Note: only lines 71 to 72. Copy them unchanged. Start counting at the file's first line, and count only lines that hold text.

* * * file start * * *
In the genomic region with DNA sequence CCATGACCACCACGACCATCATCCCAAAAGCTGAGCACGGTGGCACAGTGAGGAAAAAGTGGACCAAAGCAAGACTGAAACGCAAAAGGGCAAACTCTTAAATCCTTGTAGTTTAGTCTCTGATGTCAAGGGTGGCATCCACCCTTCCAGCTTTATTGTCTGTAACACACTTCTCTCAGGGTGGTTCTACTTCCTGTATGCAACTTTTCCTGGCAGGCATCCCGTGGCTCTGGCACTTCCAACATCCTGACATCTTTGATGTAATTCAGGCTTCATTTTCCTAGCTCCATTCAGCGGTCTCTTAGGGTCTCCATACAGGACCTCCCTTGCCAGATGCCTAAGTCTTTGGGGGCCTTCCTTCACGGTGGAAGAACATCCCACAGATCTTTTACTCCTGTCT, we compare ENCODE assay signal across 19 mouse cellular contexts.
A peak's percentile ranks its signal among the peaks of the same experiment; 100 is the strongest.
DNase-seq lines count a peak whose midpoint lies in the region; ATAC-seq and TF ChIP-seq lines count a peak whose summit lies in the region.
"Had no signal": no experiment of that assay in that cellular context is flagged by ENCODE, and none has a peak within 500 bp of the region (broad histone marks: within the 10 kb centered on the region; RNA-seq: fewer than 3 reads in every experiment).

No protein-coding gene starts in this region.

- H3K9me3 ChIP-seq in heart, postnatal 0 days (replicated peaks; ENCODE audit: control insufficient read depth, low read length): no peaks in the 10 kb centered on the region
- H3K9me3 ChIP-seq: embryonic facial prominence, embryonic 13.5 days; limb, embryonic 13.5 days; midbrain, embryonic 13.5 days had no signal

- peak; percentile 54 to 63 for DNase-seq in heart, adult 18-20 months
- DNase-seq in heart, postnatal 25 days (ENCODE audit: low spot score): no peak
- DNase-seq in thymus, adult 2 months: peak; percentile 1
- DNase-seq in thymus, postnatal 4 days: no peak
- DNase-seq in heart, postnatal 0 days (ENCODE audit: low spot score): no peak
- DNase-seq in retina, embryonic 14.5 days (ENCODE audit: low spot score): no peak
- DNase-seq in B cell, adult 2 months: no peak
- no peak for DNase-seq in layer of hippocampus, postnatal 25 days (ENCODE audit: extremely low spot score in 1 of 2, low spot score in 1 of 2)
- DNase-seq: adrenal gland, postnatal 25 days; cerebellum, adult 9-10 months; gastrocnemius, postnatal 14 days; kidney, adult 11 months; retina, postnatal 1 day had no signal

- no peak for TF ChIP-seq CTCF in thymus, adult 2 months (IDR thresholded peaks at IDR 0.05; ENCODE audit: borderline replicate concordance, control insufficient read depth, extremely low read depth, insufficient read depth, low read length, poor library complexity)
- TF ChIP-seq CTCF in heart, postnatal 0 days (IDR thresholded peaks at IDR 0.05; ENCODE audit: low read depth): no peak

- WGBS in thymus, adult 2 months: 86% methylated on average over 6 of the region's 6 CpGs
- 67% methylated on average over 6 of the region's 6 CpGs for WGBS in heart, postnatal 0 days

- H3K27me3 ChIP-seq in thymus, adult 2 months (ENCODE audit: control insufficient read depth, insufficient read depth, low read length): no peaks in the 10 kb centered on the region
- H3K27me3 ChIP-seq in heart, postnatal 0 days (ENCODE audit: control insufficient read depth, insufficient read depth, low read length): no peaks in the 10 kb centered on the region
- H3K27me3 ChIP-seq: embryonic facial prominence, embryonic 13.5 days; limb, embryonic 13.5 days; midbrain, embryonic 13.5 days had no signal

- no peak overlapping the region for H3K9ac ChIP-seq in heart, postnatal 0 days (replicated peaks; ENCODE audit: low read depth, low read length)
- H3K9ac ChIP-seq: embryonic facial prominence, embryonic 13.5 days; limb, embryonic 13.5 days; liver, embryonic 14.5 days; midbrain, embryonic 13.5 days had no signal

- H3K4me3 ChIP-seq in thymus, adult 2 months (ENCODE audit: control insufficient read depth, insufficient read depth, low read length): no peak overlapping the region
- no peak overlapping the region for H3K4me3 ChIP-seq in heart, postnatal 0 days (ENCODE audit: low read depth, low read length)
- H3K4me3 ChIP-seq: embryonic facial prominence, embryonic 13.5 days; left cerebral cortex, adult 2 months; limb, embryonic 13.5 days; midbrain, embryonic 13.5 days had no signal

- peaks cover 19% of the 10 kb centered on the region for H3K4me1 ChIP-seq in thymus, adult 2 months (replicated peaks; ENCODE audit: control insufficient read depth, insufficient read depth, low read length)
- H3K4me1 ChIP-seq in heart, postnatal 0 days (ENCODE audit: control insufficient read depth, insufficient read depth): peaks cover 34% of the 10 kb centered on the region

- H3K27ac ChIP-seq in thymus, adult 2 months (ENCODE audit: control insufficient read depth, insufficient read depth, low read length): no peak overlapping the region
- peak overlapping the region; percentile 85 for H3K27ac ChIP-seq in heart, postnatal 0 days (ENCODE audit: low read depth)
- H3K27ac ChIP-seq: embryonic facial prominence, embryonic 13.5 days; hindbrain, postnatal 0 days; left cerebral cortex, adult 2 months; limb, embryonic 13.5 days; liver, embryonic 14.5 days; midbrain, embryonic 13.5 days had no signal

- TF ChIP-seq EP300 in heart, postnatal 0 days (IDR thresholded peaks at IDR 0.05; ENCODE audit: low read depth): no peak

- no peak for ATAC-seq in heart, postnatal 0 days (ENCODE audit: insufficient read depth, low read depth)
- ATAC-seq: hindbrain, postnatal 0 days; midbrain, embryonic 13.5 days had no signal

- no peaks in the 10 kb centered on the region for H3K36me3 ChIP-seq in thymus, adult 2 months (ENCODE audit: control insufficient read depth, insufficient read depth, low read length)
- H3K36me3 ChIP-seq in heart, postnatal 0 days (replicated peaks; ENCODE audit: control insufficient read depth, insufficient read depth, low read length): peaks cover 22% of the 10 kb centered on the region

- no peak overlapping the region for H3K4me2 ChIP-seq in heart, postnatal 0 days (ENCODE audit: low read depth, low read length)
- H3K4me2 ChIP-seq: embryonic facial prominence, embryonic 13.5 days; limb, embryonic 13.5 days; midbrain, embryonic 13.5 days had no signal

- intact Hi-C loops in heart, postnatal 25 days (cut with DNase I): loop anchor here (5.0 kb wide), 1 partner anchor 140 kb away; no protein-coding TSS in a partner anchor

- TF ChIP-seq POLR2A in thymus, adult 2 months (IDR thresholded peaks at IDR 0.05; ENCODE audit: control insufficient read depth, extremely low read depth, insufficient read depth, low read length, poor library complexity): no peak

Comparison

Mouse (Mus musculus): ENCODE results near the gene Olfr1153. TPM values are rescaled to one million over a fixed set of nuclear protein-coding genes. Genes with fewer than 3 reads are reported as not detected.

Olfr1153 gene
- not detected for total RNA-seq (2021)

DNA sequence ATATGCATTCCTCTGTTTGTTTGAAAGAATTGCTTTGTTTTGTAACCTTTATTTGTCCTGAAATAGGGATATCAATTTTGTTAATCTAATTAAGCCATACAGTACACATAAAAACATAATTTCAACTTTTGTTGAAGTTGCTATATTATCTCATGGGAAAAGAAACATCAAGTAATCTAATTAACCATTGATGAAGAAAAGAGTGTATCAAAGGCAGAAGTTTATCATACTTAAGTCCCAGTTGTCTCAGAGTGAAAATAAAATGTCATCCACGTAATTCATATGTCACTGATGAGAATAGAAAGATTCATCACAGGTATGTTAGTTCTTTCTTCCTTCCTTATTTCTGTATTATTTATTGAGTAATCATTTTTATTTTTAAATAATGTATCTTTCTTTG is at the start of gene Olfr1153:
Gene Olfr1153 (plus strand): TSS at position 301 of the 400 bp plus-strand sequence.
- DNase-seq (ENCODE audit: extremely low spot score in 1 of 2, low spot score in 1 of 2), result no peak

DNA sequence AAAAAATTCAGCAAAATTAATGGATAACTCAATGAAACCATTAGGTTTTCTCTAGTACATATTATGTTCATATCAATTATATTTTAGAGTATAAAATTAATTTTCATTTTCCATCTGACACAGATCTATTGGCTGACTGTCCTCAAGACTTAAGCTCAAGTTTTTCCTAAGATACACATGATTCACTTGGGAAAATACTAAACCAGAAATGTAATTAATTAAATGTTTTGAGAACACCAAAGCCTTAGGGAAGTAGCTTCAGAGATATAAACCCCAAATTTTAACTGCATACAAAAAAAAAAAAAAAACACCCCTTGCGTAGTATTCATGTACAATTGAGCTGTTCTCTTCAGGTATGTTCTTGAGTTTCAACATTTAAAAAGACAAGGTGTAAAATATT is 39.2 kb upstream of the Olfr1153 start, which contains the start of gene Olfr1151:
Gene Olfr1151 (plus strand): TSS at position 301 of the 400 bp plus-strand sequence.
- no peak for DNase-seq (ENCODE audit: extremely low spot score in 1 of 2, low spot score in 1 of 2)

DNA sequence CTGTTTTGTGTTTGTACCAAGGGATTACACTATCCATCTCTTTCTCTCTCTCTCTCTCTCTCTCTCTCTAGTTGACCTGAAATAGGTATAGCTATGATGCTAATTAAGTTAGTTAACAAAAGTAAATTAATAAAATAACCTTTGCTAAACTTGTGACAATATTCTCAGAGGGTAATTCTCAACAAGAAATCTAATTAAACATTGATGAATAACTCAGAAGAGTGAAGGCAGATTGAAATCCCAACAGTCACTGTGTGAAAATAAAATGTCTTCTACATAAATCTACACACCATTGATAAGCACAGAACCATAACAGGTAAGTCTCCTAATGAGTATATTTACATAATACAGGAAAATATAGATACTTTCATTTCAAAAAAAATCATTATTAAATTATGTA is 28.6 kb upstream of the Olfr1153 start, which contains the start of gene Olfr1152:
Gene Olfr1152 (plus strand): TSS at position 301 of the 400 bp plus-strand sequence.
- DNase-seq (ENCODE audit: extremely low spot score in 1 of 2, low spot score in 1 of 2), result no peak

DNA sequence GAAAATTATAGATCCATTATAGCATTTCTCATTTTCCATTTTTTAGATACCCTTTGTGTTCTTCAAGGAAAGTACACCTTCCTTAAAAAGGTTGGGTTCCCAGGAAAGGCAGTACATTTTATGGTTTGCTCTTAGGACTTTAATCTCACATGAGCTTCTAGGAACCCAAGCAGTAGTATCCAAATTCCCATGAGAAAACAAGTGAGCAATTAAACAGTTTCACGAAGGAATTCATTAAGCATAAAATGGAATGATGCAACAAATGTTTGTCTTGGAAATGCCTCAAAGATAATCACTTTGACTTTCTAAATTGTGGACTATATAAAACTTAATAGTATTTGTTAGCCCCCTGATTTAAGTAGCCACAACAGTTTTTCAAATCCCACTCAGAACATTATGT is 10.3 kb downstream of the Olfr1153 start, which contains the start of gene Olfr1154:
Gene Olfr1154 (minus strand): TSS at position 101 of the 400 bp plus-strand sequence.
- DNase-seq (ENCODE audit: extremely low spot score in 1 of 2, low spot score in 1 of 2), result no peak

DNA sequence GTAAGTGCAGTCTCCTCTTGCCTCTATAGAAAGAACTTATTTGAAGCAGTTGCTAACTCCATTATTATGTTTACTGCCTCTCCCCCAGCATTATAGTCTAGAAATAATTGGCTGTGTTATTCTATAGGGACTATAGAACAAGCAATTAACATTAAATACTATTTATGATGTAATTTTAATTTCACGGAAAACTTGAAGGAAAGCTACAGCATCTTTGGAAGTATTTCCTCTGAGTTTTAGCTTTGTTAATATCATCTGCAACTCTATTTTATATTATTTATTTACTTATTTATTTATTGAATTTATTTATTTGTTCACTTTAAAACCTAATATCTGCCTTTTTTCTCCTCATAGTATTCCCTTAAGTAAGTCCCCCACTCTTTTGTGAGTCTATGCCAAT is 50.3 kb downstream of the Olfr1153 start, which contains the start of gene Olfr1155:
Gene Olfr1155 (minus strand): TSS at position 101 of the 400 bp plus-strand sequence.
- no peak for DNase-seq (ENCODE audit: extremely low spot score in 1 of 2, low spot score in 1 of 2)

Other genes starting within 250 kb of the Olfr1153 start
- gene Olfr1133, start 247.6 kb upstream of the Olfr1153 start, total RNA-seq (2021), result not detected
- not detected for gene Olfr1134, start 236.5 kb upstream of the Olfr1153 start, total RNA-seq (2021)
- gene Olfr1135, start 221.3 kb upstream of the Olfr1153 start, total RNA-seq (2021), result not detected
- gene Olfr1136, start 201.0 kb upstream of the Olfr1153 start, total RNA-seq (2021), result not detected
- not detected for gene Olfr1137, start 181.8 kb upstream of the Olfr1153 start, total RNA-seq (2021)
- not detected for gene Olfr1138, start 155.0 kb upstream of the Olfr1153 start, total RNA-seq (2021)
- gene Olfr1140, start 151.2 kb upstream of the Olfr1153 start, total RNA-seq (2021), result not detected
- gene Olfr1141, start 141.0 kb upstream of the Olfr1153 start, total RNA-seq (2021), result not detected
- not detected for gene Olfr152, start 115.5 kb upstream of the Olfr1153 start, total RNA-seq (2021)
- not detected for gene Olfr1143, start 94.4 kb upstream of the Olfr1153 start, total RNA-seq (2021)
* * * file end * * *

- not detected for gene Olfr152, start 115.5 kb upstream of the Olfr1153 start, total RNA-seq (2021)
- not detected for gene Olfr1143, start 94.4 kb upstream of the Olfr1153 start, total RNA-seq (2021)